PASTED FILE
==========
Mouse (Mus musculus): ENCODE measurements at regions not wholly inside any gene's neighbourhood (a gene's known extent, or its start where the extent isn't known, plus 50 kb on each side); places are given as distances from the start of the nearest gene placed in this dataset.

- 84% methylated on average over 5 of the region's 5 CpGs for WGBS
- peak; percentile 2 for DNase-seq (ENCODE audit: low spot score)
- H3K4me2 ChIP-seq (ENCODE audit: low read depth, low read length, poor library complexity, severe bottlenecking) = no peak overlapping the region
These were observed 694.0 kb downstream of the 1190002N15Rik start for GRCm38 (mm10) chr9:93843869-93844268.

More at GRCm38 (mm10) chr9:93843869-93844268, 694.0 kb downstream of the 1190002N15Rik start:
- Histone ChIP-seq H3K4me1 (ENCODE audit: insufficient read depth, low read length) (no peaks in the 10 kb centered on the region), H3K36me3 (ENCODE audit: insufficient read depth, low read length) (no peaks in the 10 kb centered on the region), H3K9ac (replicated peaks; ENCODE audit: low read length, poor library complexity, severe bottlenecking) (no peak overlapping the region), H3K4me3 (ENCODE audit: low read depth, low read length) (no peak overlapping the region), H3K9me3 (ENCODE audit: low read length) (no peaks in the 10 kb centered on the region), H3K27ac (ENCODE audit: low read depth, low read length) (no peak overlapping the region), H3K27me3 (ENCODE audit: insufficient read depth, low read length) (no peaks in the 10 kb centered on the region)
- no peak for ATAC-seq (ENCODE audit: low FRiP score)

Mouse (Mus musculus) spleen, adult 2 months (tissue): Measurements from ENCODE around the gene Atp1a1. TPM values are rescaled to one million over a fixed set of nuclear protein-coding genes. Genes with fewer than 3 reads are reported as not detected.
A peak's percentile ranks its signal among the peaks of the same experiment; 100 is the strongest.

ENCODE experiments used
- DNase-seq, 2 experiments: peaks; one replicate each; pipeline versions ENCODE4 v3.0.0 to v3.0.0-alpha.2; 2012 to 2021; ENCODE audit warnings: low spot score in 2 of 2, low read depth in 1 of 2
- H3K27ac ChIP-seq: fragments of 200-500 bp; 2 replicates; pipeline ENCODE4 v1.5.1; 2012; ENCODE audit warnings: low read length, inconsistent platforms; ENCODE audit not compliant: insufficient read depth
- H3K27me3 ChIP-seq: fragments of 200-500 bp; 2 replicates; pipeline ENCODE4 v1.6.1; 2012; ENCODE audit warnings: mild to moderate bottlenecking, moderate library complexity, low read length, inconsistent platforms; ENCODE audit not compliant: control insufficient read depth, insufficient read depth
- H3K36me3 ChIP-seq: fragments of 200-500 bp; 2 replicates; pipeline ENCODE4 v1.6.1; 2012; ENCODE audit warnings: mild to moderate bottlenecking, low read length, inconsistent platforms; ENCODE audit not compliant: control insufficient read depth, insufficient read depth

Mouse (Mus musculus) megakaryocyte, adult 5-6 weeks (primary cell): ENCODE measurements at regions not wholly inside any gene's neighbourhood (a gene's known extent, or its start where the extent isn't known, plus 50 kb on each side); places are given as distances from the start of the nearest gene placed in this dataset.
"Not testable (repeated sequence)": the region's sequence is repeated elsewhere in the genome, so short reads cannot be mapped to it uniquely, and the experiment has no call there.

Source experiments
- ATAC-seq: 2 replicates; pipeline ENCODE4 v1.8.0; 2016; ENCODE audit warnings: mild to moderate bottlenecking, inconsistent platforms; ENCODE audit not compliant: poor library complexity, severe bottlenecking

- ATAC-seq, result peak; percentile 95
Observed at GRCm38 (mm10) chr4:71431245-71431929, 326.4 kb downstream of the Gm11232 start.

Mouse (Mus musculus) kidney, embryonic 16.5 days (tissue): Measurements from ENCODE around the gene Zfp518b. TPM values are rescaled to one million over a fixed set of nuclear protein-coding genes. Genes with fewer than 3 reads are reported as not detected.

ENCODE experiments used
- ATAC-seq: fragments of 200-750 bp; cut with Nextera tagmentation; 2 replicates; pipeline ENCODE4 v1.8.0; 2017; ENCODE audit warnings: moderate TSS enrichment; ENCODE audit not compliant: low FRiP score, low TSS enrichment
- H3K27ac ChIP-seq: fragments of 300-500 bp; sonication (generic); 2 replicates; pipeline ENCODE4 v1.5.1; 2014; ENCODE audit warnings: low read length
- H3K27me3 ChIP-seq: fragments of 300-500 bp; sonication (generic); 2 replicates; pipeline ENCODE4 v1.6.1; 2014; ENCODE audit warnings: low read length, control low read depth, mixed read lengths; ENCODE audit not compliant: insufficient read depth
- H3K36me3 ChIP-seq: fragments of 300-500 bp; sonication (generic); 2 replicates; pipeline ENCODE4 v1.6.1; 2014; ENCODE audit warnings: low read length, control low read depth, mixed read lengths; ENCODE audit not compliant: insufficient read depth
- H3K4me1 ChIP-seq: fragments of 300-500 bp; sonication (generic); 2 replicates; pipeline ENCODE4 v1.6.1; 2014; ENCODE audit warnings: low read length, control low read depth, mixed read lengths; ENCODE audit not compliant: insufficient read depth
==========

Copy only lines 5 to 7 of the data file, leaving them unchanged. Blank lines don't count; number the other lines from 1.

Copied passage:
These were observed 694.0 kb downstream of the 1190002N15Rik start for GRCm38 (mm10) chr9:93843869-93844268.

More at GRCm38 (mm10) chr9:93843869-93844268, 694.0 kb downstream of the 1190002N15Rik start:
- Histone ChIP-seq H3K4me1 (ENCODE audit: insufficient read depth, low read length) (no peaks in the 10 kb centered on the region), H3K36me3 (ENCODE audit: insufficient read depth, low read length) (no peaks in the 10 kb centered on the region), H3K9ac (replicated peaks; ENCODE audit: low read length, poor library complexity, severe bottlenecking) (no peak overlapping the region), H3K4me3 (ENCODE audit: low read depth, low read length) (no peak overlapping the region), H3K9me3 (ENCODE audit: low read length) (no peaks in the 10 kb centered on the region), H3K27ac (ENCODE audit: low read depth, low read length) (no peak overlapping the region), H3K27me3 (ENCODE audit: insufficient read depth, low read length) (no peaks in the 10 kb centered on the region)